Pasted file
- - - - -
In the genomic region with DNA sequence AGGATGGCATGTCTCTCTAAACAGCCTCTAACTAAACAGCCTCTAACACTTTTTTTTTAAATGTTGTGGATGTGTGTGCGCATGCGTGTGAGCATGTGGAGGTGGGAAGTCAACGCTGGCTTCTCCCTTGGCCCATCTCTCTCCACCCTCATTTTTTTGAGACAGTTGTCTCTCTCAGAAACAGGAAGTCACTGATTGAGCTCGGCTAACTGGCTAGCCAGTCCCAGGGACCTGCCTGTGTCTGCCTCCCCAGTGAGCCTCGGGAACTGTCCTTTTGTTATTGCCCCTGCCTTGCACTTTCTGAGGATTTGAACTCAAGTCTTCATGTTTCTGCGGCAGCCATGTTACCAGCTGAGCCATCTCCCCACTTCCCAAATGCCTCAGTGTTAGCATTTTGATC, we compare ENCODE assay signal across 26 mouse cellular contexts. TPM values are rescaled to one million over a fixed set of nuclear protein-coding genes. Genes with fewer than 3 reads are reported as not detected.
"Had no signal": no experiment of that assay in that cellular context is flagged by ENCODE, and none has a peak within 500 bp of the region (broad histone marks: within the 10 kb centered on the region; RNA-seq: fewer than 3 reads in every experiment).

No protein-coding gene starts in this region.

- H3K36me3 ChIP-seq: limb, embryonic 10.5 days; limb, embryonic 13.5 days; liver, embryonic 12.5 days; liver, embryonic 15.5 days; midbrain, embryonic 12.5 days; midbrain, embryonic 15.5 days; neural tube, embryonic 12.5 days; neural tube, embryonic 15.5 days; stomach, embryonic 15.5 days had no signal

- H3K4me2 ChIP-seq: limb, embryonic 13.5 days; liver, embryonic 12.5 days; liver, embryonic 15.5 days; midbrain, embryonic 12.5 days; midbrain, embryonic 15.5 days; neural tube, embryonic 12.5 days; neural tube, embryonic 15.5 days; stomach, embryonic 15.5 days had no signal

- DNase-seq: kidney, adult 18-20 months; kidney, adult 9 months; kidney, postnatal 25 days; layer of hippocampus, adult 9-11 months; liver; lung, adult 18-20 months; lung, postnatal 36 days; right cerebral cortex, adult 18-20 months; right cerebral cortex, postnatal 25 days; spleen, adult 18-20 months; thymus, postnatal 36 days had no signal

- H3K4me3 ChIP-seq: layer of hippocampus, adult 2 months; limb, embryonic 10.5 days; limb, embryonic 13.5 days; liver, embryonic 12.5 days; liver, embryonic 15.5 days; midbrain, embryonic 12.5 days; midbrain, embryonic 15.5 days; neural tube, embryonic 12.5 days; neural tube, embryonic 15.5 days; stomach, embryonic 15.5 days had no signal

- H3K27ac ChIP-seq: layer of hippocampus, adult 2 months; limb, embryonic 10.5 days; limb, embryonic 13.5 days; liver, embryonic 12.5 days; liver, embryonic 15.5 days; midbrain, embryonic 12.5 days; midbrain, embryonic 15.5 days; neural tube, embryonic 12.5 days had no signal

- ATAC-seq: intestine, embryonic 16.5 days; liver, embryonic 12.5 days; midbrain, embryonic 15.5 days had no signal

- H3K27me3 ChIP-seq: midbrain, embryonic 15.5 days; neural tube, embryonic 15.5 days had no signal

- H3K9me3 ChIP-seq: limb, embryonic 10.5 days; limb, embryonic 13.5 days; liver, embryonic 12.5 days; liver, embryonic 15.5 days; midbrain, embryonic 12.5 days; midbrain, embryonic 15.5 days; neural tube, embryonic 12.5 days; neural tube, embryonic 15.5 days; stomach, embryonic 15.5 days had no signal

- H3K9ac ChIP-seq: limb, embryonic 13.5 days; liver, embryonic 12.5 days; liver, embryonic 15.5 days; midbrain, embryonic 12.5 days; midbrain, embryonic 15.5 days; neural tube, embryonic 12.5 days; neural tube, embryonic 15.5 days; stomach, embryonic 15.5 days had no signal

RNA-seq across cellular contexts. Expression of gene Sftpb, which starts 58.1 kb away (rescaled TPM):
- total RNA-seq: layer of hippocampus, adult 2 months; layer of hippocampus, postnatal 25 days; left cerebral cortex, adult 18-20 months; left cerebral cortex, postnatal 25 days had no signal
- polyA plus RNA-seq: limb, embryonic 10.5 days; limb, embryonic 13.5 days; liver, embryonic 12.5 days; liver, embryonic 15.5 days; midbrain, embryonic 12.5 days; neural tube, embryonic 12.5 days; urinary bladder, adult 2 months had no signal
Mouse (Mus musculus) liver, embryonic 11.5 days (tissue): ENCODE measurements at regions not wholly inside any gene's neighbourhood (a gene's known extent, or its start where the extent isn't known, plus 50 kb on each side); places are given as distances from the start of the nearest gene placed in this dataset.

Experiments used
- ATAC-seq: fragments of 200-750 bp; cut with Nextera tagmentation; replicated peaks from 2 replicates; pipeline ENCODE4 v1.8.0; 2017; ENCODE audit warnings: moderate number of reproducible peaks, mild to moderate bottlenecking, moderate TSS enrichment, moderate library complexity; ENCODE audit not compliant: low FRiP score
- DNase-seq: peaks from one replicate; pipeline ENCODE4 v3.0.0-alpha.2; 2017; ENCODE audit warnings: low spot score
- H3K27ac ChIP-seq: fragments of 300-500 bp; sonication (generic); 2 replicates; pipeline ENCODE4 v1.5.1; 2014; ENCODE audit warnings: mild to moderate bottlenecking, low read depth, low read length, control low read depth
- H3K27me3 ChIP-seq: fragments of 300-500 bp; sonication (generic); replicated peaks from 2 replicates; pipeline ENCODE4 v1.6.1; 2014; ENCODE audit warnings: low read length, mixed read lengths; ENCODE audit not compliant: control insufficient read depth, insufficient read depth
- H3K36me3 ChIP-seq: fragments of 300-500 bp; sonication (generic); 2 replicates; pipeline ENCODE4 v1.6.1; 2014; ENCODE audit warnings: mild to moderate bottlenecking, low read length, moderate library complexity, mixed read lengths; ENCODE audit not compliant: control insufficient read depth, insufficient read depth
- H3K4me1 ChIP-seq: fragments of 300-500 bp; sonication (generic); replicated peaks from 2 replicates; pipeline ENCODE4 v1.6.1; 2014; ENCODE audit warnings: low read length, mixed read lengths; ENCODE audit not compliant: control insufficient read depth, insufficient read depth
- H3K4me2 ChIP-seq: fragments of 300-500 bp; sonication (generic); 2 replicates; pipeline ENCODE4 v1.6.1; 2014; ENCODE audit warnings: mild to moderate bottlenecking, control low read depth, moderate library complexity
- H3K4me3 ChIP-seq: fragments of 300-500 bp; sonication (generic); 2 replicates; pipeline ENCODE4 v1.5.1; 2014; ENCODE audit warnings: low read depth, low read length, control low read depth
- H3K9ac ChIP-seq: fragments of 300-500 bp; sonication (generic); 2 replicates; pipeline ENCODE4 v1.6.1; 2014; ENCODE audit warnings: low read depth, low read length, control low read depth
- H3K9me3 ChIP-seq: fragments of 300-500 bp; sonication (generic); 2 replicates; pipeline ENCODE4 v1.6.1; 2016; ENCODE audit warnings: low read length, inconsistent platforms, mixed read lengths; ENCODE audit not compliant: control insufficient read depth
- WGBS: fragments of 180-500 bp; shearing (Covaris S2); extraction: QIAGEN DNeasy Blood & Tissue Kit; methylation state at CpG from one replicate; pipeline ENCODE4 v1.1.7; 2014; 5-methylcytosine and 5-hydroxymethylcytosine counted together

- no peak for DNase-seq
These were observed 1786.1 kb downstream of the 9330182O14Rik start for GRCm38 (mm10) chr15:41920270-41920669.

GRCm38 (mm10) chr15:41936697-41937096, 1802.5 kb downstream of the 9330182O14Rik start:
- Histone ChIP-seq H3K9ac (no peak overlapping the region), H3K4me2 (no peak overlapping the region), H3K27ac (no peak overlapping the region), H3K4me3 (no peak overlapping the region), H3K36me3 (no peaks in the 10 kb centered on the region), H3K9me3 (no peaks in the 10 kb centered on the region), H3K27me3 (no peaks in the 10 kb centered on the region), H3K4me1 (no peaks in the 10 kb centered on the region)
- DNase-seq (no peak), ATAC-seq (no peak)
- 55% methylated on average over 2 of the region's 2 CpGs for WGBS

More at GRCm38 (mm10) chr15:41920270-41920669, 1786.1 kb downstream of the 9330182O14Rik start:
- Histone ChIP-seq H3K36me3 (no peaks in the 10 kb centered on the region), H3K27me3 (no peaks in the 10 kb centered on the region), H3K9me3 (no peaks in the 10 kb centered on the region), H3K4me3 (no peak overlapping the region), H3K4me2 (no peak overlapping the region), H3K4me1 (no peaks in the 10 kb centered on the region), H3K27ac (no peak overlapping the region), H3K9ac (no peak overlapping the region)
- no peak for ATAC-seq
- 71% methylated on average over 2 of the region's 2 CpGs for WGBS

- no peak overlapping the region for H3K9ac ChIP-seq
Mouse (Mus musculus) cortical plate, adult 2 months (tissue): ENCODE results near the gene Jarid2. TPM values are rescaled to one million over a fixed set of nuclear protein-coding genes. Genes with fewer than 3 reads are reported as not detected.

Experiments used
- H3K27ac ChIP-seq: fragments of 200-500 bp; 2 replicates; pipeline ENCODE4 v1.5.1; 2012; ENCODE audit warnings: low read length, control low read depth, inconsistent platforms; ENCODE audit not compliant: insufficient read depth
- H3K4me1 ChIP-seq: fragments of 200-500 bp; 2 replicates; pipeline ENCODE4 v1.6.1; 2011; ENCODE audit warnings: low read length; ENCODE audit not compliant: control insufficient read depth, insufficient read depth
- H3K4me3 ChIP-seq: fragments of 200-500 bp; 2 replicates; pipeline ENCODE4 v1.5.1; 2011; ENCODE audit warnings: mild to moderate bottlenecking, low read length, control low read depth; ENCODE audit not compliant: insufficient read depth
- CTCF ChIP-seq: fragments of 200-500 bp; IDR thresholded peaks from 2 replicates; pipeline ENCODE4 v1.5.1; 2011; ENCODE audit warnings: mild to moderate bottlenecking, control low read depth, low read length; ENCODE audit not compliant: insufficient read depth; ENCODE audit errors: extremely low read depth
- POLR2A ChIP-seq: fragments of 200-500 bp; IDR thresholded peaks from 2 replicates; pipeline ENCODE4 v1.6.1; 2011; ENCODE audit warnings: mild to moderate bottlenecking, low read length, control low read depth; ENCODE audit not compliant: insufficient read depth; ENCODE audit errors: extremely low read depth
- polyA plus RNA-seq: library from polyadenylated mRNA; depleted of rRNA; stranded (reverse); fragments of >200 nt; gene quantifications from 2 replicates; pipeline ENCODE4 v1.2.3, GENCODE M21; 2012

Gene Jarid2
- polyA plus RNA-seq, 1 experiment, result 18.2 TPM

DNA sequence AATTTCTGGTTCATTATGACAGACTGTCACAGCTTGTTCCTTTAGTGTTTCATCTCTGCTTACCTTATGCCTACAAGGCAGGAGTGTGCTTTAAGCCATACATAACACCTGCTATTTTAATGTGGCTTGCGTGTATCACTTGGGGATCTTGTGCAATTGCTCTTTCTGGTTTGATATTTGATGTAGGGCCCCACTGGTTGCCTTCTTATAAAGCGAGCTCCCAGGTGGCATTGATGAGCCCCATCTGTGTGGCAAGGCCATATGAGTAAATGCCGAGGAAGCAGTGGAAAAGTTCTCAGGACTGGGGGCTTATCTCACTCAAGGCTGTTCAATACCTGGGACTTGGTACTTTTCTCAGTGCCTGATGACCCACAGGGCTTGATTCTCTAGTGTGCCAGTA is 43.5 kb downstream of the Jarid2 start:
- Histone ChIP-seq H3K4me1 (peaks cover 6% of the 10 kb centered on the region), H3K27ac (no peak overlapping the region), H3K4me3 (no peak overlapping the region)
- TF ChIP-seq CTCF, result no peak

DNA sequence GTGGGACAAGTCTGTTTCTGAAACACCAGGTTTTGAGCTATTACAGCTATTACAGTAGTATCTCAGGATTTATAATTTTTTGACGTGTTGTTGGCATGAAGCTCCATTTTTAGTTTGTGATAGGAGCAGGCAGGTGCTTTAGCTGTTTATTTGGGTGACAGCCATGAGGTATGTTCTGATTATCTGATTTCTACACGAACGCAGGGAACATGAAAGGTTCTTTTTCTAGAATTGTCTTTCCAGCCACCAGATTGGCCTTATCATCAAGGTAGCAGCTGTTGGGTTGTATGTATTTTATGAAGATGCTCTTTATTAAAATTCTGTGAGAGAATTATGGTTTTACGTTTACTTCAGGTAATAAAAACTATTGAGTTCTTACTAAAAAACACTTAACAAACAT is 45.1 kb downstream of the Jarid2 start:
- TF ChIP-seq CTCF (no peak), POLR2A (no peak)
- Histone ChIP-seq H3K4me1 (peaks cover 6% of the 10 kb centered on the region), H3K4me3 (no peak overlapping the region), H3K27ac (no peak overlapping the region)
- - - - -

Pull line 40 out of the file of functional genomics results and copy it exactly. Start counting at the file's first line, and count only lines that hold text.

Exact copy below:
Mouse (Mus musculus) cortical plate, adult 2 months (tissue): ENCODE results near the gene Jarid2. TPM values are rescaled to one million over a fixed set of nuclear protein-coding genes. Genes with fewer than 3 reads are reported as not detected.